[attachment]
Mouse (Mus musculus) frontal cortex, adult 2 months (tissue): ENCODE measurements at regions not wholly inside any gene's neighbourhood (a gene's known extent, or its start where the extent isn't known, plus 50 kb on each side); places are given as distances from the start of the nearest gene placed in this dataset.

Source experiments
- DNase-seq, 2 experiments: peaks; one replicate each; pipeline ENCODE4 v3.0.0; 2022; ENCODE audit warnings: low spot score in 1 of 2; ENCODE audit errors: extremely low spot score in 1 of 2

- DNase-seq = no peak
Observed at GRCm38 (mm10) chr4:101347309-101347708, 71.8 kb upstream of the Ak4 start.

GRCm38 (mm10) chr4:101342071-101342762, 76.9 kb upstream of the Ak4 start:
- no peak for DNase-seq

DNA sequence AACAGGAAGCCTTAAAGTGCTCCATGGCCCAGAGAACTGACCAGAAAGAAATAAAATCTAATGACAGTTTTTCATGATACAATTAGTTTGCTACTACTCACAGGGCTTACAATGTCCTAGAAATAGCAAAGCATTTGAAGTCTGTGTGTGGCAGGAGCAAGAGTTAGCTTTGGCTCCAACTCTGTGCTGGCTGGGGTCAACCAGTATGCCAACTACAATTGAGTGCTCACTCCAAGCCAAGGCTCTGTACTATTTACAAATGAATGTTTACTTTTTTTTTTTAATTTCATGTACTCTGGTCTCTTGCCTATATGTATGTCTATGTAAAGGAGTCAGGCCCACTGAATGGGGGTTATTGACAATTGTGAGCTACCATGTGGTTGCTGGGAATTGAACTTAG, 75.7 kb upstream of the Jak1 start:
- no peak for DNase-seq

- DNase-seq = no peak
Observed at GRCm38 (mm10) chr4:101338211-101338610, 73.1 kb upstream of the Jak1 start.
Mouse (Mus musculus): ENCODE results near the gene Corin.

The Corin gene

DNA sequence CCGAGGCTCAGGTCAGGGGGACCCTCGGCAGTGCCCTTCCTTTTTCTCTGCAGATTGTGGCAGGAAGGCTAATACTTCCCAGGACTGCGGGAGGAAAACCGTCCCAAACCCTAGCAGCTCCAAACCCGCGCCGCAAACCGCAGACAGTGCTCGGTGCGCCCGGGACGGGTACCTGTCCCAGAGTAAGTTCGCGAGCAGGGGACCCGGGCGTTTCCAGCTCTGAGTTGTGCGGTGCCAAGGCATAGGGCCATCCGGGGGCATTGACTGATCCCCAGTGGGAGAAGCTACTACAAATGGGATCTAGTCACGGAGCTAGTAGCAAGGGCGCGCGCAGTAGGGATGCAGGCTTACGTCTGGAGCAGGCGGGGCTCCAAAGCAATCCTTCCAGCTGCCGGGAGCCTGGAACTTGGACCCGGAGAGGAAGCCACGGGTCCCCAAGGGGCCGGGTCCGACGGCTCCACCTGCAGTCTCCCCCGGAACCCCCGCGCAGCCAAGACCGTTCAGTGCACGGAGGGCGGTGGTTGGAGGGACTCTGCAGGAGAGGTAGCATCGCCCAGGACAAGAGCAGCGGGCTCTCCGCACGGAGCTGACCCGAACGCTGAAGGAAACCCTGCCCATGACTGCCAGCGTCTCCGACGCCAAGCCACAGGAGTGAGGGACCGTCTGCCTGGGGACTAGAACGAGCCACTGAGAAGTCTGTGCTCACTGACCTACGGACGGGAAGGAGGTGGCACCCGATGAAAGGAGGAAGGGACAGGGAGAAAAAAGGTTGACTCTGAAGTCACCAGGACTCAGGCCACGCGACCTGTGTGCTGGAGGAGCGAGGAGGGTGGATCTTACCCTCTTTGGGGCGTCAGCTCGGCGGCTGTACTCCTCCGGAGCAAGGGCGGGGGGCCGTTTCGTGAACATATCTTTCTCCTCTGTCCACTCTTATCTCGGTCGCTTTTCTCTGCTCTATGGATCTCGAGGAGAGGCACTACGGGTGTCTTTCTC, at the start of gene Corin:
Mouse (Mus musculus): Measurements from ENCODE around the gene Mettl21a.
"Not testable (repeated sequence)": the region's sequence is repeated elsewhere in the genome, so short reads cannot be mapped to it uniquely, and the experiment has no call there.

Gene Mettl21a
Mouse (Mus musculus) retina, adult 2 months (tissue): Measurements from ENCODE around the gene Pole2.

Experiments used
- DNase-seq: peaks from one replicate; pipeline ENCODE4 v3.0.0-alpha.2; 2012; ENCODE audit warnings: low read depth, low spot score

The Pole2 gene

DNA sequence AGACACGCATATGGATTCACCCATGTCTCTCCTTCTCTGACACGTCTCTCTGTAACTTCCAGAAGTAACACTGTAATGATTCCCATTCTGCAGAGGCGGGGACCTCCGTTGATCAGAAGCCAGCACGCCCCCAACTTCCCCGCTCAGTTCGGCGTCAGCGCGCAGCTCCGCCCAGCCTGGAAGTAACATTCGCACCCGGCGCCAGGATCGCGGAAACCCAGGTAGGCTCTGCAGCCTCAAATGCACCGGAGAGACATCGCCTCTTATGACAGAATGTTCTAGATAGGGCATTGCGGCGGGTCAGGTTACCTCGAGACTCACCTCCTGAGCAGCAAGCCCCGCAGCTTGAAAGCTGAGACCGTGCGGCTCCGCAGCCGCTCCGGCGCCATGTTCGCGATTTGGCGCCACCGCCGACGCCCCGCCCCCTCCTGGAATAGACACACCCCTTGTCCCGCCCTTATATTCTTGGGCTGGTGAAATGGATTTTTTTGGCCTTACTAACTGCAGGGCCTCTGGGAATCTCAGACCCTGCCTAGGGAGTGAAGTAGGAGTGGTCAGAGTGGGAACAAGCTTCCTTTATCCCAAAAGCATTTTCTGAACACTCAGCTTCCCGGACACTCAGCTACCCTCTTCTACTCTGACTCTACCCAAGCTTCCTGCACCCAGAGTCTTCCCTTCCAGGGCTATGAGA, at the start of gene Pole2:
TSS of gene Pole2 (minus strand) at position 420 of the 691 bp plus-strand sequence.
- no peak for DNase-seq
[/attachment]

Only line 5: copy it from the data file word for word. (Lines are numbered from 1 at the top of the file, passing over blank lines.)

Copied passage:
Observed at GRCm38 (mm10) chr4:101347309-101347708, 71.8 kb upstream of the Ak4 start.